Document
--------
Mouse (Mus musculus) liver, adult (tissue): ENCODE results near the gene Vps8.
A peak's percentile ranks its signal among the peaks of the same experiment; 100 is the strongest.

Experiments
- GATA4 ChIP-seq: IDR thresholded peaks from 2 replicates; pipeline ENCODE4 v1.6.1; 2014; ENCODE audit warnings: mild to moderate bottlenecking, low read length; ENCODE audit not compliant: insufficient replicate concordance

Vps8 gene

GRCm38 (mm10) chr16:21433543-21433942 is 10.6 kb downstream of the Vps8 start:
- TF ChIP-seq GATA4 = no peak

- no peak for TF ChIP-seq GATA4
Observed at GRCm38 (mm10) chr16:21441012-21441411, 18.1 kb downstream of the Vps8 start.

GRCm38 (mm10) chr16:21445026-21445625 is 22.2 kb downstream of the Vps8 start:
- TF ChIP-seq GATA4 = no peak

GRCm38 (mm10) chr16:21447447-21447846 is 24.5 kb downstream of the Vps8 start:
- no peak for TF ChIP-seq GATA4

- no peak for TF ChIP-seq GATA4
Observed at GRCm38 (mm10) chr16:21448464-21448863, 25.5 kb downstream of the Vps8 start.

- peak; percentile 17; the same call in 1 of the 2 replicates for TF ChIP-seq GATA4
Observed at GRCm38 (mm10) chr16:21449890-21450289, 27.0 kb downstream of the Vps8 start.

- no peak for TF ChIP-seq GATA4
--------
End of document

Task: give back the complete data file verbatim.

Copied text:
Mouse (Mus musculus) liver, adult (tissue): ENCODE results near the gene Vps8.
A peak's percentile ranks its signal among the peaks of the same experiment; 100 is the strongest.

Experiments
- GATA4 ChIP-seq: IDR thresholded peaks from 2 replicates; pipeline ENCODE4 v1.6.1; 2014; ENCODE audit warnings: mild to moderate bottlenecking, low read length; ENCODE audit not compliant: insufficient replicate concordance

Vps8 gene

GRCm38 (mm10) chr16:21433543-21433942 is 10.6 kb downstream of the Vps8 start:
- TF ChIP-seq GATA4 = no peak

- no peak for TF ChIP-seq GATA4
Observed at GRCm38 (mm10) chr16:21441012-21441411, 18.1 kb downstream of the Vps8 start.

GRCm38 (mm10) chr16:21445026-21445625 is 22.2 kb downstream of the Vps8 start:
- TF ChIP-seq GATA4 = no peak

GRCm38 (mm10) chr16:21447447-21447846 is 24.5 kb downstream of the Vps8 start:
- no peak for TF ChIP-seq GATA4

- no peak for TF ChIP-seq GATA4
Observed at GRCm38 (mm10) chr16:21448464-21448863, 25.5 kb downstream of the Vps8 start.

- peak; percentile 17; the same call in 1 of the 2 replicates for TF ChIP-seq GATA4
Observed at GRCm38 (mm10) chr16:21449890-21450289, 27.0 kb downstream of the Vps8 start.

- no peak for TF ChIP-seq GATA4